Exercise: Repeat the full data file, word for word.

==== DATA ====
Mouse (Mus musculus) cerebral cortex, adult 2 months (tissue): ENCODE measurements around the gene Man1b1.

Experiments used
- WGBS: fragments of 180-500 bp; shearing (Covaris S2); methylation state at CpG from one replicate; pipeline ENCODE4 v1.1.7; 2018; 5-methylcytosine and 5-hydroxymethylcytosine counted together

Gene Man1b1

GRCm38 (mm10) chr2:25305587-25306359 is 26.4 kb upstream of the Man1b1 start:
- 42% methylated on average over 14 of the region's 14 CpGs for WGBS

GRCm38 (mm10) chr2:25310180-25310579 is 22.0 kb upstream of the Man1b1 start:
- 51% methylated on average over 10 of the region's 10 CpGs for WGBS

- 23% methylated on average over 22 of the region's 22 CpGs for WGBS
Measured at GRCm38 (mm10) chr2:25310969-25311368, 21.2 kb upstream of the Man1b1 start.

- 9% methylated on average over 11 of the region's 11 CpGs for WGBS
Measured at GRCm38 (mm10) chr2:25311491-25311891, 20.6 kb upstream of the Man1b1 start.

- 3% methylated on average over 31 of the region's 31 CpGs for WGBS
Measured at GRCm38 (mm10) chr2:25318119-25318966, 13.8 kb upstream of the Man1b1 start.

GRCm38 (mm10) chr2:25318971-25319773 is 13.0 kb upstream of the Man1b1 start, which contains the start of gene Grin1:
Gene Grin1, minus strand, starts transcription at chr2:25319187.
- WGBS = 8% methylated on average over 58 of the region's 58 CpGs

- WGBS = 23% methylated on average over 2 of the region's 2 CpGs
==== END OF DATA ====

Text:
Mouse (Mus musculus) cerebral cortex, adult 2 months (tissue): ENCODE measurements around the gene Man1b1.

Experiments used
- WGBS: fragments of 180-500 bp; shearing (Covaris S2); methylation state at CpG from one replicate; pipeline ENCODE4 v1.1.7; 2018; 5-methylcytosine and 5-hydroxymethylcytosine counted together

Gene Man1b1

GRCm38 (mm10) chr2:25305587-25306359 is 26.4 kb upstream of the Man1b1 start:
- 42% methylated on average over 14 of the region's 14 CpGs for WGBS

GRCm38 (mm10) chr2:25310180-25310579 is 22.0 kb upstream of the Man1b1 start:
- 51% methylated on average over 10 of the region's 10 CpGs for WGBS

- 23% methylated on average over 22 of the region's 22 CpGs for WGBS
Measured at GRCm38 (mm10) chr2:25310969-25311368, 21.2 kb upstream of the Man1b1 start.

- 9% methylated on average over 11 of the region's 11 CpGs for WGBS
Measured at GRCm38 (mm10) chr2:25311491-25311891, 20.6 kb upstream of the Man1b1 start.

- 3% methylated on average over 31 of the region's 31 CpGs for WGBS
Measured at GRCm38 (mm10) chr2:25318119-25318966, 13.8 kb upstream of the Man1b1 start.

GRCm38 (mm10) chr2:25318971-25319773 is 13.0 kb upstream of the Man1b1 start, which contains the start of gene Grin1:
Gene Grin1, minus strand, starts transcription at chr2:25319187.
- WGBS = 8% methylated on average over 58 of the region's 58 CpGs

- WGBS = 23% methylated on average over 2 of the region's 2 CpGs